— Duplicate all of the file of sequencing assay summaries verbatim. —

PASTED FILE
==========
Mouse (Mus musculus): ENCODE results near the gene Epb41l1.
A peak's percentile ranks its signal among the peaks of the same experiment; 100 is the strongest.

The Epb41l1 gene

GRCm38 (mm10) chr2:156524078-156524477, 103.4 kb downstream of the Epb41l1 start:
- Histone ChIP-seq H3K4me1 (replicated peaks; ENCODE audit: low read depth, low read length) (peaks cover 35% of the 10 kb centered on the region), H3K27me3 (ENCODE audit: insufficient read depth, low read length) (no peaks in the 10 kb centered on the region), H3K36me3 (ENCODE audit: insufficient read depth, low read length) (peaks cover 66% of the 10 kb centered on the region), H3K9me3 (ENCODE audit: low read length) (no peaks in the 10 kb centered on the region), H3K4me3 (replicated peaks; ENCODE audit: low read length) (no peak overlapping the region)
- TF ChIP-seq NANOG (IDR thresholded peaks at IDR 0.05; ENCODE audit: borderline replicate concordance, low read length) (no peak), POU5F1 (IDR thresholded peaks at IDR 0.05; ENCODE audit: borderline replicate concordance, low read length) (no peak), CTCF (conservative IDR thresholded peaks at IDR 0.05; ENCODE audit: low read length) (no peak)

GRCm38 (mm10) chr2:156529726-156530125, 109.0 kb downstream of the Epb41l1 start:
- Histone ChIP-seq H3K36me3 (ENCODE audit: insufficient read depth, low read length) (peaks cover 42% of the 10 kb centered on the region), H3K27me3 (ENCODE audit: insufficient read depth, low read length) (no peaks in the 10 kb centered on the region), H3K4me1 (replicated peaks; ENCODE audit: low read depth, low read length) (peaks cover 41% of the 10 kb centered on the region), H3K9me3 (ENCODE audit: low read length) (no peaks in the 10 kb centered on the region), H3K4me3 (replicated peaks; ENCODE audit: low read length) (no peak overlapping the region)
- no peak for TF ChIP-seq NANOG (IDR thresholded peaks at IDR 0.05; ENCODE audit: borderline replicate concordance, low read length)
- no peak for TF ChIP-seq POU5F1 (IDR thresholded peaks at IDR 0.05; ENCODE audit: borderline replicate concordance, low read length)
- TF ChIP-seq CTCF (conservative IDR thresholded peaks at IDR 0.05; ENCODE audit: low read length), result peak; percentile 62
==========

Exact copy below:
Mouse (Mus musculus): ENCODE results near the gene Epb41l1.
A peak's percentile ranks its signal among the peaks of the same experiment; 100 is the strongest.

The Epb41l1 gene

GRCm38 (mm10) chr2:156524078-156524477, 103.4 kb downstream of the Epb41l1 start:
- Histone ChIP-seq H3K4me1 (replicated peaks; ENCODE audit: low read depth, low read length) (peaks cover 35% of the 10 kb centered on the region), H3K27me3 (ENCODE audit: insufficient read depth, low read length) (no peaks in the 10 kb centered on the region), H3K36me3 (ENCODE audit: insufficient read depth, low read length) (peaks cover 66% of the 10 kb centered on the region), H3K9me3 (ENCODE audit: low read length) (no peaks in the 10 kb centered on the region), H3K4me3 (replicated peaks; ENCODE audit: low read length) (no peak overlapping the region)
- TF ChIP-seq NANOG (IDR thresholded peaks at IDR 0.05; ENCODE audit: borderline replicate concordance, low read length) (no peak), POU5F1 (IDR thresholded peaks at IDR 0.05; ENCODE audit: borderline replicate concordance, low read length) (no peak), CTCF (conservative IDR thresholded peaks at IDR 0.05; ENCODE audit: low read length) (no peak)

GRCm38 (mm10) chr2:156529726-156530125, 109.0 kb downstream of the Epb41l1 start:
- Histone ChIP-seq H3K36me3 (ENCODE audit: insufficient read depth, low read length) (peaks cover 42% of the 10 kb centered on the region), H3K27me3 (ENCODE audit: insufficient read depth, low read length) (no peaks in the 10 kb centered on the region), H3K4me1 (replicated peaks; ENCODE audit: low read depth, low read length) (peaks cover 41% of the 10 kb centered on the region), H3K9me3 (ENCODE audit: low read length) (no peaks in the 10 kb centered on the region), H3K4me3 (replicated peaks; ENCODE audit: low read length) (no peak overlapping the region)
- no peak for TF ChIP-seq NANOG (IDR thresholded peaks at IDR 0.05; ENCODE audit: borderline replicate concordance, low read length)
- no peak for TF ChIP-seq POU5F1 (IDR thresholded peaks at IDR 0.05; ENCODE audit: borderline replicate concordance, low read length)
- TF ChIP-seq CTCF (conservative IDR thresholded peaks at IDR 0.05; ENCODE audit: low read length), result peak; percentile 62